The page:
Canker sores are those sores that occur on the inside your mouth with a grayish rim. The cause is unknown but stress, nutrition and allergies are capable of triggering these oval nuisances. Lasting only one to two weeks, canker sores tend to heal on their own, without the aid of medications. If they become unbearable, some medications and home treatments can soothe and heal canker sores.
An over-the-counter numbing agent like Orajel and Anbesol applied topically can relieve the pain. For large, painful and severe canker sores, your physician may prescribe a corticosteroid to provide pain relief and relieve inflammation. Alternatively, the antibiotic tetracycline may be given as a mouth rinse. One caveat is that antibiotics like tetracycline increase your risk of developing oral thrush, a painful fungal infection that cause mouth sores. According to the Mayo Clinic, Tagamet (cimetidine), a heartburn medication, can double as a treatment for stubborn canker sores as well.
Other people find a homemade half-and-half combination of Milk of Magnesia and Benadryl Allergy Liquid helpful. Swish 1 tsp. of this concoction in your mouth for one minute and then spit it out. When repeated every four to six hours, this helps your canker sore become less painful. Applying Milk of Magnesia directly to the sore also speeds healing.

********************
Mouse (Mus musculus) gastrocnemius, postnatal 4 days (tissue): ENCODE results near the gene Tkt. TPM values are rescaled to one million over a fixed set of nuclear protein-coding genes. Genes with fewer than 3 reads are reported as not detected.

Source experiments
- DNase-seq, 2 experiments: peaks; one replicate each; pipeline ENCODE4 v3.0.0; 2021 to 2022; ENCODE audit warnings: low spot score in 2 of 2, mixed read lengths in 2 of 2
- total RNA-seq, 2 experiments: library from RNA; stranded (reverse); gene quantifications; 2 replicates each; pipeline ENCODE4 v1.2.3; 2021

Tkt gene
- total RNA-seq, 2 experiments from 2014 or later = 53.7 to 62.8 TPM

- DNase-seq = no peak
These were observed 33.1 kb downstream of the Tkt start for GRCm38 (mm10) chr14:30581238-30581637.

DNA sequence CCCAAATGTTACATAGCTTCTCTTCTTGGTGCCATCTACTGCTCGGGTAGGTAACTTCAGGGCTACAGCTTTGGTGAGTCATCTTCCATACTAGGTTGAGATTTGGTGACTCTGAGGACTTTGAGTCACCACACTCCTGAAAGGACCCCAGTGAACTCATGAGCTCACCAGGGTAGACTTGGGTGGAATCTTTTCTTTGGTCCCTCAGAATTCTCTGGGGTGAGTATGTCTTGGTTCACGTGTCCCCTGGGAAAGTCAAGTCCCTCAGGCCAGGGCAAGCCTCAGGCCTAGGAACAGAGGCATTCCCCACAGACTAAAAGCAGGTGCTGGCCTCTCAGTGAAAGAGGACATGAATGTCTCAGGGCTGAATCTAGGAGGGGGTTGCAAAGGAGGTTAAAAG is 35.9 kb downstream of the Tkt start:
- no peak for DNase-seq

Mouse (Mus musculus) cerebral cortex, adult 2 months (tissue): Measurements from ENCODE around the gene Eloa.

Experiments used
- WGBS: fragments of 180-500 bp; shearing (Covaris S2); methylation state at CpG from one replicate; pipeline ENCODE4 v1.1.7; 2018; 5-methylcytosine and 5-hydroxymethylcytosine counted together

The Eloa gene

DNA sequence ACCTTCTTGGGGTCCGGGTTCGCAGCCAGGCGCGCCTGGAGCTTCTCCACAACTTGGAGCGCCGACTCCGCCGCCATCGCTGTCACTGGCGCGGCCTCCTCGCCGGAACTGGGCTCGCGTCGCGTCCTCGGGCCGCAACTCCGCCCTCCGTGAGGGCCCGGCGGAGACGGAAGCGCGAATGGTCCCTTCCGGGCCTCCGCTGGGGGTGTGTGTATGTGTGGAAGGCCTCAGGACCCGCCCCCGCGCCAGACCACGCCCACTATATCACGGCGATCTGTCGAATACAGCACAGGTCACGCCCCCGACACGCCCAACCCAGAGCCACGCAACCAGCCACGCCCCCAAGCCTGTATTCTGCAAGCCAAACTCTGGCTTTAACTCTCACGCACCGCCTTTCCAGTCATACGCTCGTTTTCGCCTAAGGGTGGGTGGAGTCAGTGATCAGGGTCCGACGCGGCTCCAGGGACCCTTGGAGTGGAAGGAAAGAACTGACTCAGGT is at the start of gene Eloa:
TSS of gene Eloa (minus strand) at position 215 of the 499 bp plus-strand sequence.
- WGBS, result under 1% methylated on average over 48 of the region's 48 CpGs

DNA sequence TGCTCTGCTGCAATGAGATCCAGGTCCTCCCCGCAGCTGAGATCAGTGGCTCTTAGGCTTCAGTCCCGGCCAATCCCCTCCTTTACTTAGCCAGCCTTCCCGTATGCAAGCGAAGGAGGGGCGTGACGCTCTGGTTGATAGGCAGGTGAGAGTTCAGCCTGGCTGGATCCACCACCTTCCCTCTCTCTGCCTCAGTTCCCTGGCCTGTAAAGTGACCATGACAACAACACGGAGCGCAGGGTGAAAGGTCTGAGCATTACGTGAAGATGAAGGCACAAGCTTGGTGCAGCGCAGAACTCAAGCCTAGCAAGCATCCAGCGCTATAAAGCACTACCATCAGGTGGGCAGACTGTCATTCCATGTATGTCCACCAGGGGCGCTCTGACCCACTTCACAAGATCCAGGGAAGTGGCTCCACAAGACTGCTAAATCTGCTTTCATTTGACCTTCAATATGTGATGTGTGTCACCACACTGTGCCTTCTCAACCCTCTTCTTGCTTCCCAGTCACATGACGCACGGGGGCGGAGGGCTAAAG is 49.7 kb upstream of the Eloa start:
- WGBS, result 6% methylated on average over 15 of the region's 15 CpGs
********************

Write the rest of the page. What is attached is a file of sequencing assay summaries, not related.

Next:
If you have to apply the medicine to the sore, use a cotton swab. Wait for at least 30 minutes before eating food, to allow time for the medicine to work and prevent the medicine from washing away.
If you’ve developed a canker sore before, you will likely to develop them again. Reduce the rate of recurrence by avoiding certain types of foods. Foods that might aggravate canker sores include pretzels, chips, oranges, pineapples and peppers. It all depends on the individual. A well-balanced diet also prevents canker sores, as nutrient deficiencies like a lack of iron, zinc and folic acid contribute to canker sores in the mouth. Check the ingredients in your toothpaste. SLS (sodium lauryl sulfate), an ingredient found in some toothpastes, may irritate the mouth, contributing to the development of canker sores.
You should contact a physician if your canker sore is larger than 1 cm. Canker sores should not last longer than three weeks or occur more than three times a year. A high fever and difficulty eating should also be discussed with your physician.